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What makes pharmacy practice unique in Quebec

Image of Jean Bourcier posing in front of a grey background - Canadian Foundation for Pharmacy

What makes pharmacy practice unique in Quebec

APRIL 2023 – As Executive Vice-President and General Manager of the Association Québécoise des pharmaciens propriétaires (AQPP), Jean Bourcier has played an active role in advocating for expanded scope for pharmacists across Quebec. On the board of directors for the Canadian Foundation for Pharmacy since 2018, he appreciates being able to provide a unique Quebec perspective on what the profession needs in order to keep advancing.

Tell us about your own work experience and what expertise you bring to the Board.

Although I haven’t practised in years, I’m still a licensed pharmacist with an MBA from Laval University. I have also managed many organizations in the health sector over the past 35 years. I started the pharmacy division at Walmart in Quebec in the early 90s, for example, and was president of a company called Medisys, which owns and operates 16 medical clinics across Canada. As a businessperson and entrepreneur, I can provide that business perspective as it relates to healthcare and pharmacy in particular. Plus, as a French-speaking board member, I can help raise the profile of CFP to the Quebec market.

Other than language, what makes the Quebec pharmacy market unique?

It’s the only place in North America where only a pharmacist can own a pharmacy. There’s also a high level of gender equity in the province as 50% of pharmacy owners are women. We have fewer pharmacies per inhabitant overall compared to other provinces. All of these factors tend to draw a high number of entrepreneurs to the profession. The number of clinical services performed by pharmacists in Quebec is very high too, especially in the last three years.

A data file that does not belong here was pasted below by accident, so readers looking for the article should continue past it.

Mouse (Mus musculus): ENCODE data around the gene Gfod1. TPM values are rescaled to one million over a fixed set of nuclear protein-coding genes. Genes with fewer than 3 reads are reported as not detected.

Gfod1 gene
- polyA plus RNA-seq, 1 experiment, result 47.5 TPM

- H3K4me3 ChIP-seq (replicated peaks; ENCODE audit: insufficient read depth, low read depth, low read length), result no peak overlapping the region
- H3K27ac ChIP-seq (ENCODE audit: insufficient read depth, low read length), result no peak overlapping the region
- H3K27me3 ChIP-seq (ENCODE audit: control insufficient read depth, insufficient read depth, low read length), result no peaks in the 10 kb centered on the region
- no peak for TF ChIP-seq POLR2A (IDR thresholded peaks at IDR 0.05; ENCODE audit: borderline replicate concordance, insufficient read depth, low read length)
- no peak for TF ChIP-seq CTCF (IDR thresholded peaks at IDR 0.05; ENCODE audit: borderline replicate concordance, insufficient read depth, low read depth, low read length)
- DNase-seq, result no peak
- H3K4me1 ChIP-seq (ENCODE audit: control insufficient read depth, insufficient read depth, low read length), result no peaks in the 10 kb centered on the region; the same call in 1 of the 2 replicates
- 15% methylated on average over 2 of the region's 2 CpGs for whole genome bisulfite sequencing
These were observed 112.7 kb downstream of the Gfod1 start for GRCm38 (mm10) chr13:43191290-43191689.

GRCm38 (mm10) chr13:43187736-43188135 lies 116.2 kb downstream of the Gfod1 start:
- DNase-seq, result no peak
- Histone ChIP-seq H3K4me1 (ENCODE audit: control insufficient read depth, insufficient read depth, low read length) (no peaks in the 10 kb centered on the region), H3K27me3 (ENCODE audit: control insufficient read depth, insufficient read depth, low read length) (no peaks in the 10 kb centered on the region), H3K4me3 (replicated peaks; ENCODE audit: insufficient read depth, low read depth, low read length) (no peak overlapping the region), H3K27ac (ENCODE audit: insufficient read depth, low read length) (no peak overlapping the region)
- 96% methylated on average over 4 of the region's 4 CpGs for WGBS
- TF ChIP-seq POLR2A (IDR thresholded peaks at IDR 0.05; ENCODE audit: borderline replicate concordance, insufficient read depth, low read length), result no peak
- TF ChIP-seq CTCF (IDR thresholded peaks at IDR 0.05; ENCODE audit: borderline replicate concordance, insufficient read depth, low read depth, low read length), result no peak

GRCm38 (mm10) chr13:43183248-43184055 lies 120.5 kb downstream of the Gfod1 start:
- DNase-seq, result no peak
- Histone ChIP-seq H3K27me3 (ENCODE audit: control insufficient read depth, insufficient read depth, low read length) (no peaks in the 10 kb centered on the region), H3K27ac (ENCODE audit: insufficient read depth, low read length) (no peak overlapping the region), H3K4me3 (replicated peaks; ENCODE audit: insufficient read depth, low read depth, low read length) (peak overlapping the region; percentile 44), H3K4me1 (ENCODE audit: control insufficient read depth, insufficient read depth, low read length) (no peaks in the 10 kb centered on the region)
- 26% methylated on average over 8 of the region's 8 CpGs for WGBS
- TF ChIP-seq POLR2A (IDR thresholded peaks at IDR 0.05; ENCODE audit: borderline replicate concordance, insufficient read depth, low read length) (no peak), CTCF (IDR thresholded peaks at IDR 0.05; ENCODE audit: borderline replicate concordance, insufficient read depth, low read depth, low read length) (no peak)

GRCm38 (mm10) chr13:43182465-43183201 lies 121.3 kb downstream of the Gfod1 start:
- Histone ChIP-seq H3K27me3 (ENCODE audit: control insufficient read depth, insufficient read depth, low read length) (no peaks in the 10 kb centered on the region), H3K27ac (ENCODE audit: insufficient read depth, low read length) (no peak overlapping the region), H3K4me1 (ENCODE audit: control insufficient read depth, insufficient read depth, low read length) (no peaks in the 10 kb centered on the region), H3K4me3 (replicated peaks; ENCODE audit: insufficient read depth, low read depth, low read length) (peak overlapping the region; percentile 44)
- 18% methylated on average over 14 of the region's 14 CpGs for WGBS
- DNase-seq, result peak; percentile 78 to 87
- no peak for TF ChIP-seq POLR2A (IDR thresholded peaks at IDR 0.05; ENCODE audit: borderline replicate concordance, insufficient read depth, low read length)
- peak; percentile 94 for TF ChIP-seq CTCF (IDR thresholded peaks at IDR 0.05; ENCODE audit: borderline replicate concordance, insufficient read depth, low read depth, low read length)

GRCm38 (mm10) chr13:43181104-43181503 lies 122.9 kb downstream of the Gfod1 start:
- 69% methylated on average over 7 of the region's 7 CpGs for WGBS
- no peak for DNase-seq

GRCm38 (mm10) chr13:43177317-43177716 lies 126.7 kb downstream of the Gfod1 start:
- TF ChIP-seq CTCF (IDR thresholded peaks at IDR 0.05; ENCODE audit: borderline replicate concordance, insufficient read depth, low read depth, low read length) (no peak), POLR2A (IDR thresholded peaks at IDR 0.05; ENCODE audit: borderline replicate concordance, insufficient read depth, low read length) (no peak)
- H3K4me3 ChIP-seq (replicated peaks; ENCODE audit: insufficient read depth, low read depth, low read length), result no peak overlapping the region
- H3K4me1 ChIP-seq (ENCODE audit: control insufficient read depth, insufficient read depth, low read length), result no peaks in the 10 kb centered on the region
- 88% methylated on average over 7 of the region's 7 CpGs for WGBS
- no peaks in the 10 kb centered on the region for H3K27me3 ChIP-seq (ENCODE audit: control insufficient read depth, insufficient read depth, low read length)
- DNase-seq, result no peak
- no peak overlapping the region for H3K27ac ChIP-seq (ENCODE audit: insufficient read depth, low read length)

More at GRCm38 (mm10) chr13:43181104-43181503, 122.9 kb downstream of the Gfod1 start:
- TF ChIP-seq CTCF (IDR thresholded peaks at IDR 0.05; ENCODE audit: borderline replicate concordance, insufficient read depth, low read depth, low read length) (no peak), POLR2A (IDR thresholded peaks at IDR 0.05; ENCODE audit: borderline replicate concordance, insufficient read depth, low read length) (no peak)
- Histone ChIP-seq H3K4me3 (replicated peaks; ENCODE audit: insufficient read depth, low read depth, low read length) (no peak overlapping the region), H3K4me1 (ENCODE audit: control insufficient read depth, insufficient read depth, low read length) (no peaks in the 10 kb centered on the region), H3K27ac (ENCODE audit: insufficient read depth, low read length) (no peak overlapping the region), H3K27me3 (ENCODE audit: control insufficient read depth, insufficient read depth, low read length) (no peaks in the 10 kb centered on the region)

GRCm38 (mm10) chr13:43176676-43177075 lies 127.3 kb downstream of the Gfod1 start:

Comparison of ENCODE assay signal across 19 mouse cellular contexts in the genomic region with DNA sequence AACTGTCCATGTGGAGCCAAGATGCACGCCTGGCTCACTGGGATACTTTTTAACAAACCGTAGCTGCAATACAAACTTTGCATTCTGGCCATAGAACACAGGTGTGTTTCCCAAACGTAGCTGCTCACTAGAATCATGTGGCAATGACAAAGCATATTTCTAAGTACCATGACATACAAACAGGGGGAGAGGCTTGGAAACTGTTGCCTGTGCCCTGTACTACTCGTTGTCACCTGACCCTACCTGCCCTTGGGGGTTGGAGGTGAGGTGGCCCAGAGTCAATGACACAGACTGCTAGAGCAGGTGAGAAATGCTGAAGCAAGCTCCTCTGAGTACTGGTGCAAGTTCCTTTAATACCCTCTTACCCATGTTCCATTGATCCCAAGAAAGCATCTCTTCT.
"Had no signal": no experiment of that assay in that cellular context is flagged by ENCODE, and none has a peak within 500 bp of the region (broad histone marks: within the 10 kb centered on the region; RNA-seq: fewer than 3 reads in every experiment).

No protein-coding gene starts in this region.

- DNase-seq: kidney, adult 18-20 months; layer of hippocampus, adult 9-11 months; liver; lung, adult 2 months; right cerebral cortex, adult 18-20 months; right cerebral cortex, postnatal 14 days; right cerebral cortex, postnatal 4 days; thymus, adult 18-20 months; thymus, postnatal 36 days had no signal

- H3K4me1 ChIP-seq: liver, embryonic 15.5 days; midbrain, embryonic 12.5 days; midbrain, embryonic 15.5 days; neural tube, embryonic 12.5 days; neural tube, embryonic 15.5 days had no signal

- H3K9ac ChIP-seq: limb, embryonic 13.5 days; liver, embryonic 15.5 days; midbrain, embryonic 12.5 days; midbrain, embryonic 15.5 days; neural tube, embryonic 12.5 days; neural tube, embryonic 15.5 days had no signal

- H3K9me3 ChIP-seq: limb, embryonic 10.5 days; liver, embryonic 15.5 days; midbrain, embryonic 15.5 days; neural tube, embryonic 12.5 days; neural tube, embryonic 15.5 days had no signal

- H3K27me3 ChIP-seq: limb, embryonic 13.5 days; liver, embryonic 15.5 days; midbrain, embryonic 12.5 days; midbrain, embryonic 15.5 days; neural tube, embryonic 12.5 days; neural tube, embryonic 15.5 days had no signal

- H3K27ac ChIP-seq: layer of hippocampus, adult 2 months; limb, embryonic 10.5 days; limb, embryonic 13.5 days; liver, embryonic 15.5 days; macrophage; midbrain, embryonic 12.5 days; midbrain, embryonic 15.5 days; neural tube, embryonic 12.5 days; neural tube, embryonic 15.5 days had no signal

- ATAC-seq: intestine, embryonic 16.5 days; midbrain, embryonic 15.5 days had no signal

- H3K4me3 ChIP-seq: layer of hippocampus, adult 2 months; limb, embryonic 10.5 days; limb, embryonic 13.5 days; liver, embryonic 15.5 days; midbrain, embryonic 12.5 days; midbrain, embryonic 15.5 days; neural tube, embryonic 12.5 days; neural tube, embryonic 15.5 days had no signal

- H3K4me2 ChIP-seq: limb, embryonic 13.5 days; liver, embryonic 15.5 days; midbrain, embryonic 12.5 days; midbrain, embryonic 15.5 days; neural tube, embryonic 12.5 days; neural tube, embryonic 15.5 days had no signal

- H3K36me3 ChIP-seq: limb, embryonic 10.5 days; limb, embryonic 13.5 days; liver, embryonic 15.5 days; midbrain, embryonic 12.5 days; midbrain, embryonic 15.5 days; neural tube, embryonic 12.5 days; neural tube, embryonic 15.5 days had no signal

Why is that?

The removal of copays and deductibles on clinical activities performed by pharmacists in 2021 increased patients’ willingness to use pharmacy services. Plus, we are working with government on a new renumeration model for pharmacists which should be in place by the end of next year, that will reflect more accurately the work required by pharmacists in relation to the current and future complexity of the treatments and follow-up required for their patients. Through our subsidiary ACCCESSA, we are also looking to make the distribution of specialty medications accessible to all pharmacies in the province as well. The goal is to democratize access to specialty drugs for patients with chronic or rare diseases so they can get comprehensive treatment management by their own pharmacist.

What are your goals in being part of CFP?

In addition to the clinical research we support, I’d like to encourage innovation projects more targeted towards pharmacy operations that allow pharmacists to offer better services. This is something that other pharmacies could benefit from in their daily practice. We’re also talking about better distributing information around all of CFP’s many initiatives to the Quebec market. That’s something I’ll be working on this year.

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